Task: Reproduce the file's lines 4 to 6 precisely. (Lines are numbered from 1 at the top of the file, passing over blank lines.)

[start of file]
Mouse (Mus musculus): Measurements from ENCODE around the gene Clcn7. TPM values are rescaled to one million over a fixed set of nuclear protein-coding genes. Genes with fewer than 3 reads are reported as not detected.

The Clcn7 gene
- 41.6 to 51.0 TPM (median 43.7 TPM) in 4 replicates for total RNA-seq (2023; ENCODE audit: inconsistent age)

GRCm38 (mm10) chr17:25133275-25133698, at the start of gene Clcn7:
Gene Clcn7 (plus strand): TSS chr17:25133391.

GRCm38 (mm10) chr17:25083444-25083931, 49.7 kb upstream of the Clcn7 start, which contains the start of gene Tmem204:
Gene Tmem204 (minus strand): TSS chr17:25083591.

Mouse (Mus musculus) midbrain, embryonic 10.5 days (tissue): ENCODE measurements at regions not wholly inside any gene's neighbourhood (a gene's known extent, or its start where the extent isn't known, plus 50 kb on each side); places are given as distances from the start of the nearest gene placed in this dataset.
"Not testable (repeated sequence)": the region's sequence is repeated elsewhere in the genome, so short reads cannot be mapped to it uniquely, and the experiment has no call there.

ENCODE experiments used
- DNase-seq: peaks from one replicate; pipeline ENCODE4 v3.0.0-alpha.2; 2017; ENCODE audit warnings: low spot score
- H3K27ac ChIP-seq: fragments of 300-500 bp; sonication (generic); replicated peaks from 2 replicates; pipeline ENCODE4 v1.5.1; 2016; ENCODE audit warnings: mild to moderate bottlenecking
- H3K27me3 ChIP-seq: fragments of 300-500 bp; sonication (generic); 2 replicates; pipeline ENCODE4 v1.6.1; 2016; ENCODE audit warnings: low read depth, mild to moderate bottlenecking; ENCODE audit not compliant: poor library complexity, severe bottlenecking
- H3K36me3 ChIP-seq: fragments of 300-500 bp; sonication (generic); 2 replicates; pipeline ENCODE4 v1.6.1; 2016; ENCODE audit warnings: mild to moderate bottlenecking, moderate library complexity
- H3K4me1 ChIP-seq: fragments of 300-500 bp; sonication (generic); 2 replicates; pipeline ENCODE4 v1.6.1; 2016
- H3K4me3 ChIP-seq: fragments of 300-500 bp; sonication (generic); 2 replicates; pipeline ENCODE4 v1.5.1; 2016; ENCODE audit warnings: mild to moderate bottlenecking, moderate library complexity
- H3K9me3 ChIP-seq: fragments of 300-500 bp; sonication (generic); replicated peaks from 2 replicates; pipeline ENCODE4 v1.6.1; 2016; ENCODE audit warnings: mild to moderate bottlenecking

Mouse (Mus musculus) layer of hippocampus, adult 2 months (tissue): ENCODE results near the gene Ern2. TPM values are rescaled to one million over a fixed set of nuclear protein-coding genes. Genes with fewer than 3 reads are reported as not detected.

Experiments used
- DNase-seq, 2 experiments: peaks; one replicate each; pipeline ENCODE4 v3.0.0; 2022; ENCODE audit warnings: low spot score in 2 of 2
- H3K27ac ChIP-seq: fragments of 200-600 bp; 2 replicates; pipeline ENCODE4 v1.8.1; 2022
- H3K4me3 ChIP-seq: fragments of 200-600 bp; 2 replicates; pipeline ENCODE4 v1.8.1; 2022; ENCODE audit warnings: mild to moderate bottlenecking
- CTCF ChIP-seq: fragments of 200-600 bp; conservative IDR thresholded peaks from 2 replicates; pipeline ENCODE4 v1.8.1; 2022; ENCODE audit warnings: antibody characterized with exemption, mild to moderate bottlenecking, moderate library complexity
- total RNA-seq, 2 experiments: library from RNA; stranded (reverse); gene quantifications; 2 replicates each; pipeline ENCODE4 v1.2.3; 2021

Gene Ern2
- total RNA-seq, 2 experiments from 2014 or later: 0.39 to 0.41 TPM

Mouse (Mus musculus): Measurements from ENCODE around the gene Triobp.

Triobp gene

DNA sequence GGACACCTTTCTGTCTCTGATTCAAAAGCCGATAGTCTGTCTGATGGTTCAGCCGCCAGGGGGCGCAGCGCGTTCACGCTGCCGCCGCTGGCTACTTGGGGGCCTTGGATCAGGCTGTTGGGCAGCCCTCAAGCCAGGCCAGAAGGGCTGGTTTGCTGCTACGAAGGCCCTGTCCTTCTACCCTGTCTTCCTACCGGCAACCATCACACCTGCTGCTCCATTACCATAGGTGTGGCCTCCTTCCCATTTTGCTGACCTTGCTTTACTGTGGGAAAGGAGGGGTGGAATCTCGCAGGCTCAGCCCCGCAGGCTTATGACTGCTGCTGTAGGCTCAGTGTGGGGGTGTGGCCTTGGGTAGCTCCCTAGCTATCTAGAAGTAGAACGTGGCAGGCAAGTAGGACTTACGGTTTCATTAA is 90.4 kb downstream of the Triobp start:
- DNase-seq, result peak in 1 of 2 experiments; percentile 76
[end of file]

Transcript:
GRCm38 (mm10) chr17:25133275-25133698, at the start of gene Clcn7:
Gene Clcn7 (plus strand): TSS chr17:25133391.

GRCm38 (mm10) chr17:25083444-25083931, 49.7 kb upstream of the Clcn7 start, which contains the start of gene Tmem204: